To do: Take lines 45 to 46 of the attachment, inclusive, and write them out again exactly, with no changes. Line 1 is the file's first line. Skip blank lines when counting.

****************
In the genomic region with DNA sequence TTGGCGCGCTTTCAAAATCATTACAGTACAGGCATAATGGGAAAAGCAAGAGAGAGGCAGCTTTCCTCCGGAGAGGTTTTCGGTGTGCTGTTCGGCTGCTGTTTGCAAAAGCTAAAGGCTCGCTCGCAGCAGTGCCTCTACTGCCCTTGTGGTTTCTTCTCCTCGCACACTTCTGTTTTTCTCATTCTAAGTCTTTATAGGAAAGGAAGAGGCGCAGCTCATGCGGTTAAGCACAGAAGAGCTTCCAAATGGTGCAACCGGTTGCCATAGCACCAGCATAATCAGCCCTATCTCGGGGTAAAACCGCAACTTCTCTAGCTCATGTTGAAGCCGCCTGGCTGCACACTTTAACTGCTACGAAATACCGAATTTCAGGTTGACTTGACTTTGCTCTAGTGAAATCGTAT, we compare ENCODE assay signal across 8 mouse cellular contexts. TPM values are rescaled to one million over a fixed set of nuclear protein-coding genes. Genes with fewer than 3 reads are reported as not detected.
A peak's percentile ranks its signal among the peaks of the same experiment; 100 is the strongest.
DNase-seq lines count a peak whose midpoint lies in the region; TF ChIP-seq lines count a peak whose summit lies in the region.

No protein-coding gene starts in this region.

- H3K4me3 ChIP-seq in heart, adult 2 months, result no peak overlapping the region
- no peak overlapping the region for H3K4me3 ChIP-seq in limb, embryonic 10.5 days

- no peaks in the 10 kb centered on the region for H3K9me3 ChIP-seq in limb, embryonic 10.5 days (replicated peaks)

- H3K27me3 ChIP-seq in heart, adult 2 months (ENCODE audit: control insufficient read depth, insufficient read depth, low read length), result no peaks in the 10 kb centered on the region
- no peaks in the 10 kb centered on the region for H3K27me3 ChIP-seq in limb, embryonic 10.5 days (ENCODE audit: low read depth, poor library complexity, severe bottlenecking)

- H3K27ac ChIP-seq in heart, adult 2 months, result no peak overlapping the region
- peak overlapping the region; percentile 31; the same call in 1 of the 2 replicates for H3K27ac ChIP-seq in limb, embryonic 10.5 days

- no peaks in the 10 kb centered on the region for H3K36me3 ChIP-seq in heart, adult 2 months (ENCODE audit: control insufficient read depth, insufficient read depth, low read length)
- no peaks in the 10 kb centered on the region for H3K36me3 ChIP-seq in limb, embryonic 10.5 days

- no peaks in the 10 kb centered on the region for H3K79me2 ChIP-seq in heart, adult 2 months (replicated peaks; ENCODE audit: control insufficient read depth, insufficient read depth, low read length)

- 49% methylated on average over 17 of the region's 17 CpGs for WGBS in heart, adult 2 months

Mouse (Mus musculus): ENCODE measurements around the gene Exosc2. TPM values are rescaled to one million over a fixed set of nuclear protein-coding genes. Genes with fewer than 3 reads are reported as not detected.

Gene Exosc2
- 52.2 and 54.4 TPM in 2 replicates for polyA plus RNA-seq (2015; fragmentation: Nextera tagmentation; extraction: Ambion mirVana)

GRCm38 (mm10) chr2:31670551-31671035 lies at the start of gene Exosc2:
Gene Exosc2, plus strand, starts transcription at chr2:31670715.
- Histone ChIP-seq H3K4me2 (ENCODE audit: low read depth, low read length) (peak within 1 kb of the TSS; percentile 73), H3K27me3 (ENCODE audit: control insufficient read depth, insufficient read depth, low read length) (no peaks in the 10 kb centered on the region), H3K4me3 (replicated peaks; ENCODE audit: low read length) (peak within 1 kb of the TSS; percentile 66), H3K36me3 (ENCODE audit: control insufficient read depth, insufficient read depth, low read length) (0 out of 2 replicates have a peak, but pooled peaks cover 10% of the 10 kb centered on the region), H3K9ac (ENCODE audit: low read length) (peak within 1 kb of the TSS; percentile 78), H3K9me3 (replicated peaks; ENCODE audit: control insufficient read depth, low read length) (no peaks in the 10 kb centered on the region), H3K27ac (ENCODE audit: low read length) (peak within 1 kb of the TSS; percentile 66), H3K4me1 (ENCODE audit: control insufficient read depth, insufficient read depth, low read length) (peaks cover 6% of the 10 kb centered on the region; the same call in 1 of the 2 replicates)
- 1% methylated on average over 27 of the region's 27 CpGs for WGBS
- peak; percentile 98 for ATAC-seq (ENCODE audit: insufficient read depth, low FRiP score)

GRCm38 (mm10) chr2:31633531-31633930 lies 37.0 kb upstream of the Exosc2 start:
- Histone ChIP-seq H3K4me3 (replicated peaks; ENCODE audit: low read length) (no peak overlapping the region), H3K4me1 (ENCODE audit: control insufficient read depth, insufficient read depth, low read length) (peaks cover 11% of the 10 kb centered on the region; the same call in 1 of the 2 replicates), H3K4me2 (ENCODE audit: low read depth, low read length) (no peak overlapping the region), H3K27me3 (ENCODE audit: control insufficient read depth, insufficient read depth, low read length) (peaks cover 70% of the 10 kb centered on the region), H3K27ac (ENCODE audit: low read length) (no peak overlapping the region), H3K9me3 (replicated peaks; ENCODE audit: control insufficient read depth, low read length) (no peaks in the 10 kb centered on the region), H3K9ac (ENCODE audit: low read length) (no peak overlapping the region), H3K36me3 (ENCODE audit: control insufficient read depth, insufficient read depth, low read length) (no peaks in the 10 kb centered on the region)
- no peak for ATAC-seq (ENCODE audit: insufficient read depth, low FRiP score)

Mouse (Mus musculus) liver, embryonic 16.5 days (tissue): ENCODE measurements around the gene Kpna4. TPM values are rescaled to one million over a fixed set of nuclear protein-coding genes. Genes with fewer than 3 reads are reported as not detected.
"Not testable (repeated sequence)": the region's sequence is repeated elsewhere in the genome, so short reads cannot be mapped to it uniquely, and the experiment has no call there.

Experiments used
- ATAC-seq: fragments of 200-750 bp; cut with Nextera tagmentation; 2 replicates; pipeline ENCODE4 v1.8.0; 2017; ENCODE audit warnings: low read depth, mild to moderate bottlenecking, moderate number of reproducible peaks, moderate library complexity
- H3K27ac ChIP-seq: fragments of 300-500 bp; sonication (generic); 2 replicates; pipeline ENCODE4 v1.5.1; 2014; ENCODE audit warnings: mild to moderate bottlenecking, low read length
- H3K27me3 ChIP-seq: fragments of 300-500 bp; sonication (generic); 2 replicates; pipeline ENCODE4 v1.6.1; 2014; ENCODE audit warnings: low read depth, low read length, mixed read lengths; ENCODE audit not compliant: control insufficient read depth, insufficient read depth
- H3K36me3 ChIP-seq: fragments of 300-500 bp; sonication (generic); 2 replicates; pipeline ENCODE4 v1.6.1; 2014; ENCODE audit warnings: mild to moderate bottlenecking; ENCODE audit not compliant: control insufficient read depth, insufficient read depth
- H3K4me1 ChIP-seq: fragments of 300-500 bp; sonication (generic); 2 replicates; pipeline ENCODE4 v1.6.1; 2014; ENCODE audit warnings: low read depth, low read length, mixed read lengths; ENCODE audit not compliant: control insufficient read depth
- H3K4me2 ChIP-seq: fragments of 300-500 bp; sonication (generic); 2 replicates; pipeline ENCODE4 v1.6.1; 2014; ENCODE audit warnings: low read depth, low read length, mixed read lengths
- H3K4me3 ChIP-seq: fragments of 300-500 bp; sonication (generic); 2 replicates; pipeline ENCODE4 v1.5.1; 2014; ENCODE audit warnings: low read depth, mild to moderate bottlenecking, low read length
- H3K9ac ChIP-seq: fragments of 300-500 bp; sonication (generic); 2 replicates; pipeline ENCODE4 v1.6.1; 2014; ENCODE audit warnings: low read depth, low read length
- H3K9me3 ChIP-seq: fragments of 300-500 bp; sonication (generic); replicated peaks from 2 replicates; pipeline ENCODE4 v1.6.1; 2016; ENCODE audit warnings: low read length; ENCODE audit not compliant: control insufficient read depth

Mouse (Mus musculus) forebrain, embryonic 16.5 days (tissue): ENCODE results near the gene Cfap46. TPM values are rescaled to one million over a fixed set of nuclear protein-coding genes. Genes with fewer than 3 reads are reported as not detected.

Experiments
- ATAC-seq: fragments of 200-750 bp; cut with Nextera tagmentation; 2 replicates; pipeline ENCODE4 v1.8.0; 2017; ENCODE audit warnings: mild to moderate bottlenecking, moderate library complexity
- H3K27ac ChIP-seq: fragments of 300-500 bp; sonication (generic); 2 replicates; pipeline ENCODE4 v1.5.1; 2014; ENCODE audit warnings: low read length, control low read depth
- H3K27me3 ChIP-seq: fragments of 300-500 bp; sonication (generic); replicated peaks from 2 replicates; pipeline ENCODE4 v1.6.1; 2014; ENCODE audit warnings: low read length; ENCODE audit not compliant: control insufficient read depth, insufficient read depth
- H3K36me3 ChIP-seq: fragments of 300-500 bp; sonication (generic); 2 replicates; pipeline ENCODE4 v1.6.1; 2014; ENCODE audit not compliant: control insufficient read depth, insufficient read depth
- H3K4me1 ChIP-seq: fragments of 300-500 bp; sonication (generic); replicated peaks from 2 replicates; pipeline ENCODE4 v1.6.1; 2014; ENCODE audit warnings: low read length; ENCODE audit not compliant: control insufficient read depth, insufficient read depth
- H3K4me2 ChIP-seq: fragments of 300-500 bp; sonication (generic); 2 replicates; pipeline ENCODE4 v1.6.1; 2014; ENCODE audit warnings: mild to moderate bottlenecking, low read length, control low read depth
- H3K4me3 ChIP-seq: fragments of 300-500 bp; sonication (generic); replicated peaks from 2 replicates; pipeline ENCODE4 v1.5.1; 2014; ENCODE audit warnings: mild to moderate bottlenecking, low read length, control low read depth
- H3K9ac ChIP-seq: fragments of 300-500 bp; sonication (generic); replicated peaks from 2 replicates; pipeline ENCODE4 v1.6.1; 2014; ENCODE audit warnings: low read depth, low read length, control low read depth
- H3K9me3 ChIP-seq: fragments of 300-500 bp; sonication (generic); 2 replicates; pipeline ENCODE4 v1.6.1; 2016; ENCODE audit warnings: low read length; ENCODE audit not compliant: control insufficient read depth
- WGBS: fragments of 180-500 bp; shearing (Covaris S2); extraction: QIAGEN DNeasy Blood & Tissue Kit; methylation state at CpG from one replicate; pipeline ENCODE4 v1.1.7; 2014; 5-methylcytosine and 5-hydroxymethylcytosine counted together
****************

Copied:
- H3K4me1 ChIP-seq: fragments of 300-500 bp; sonication (generic); replicated peaks from 2 replicates; pipeline ENCODE4 v1.6.1; 2014; ENCODE audit warnings: low read length; ENCODE audit not compliant: control insufficient read depth, insufficient read depth
- H3K4me2 ChIP-seq: fragments of 300-500 bp; sonication (generic); 2 replicates; pipeline ENCODE4 v1.6.1; 2014; ENCODE audit warnings: mild to moderate bottlenecking, low read length, control low read depth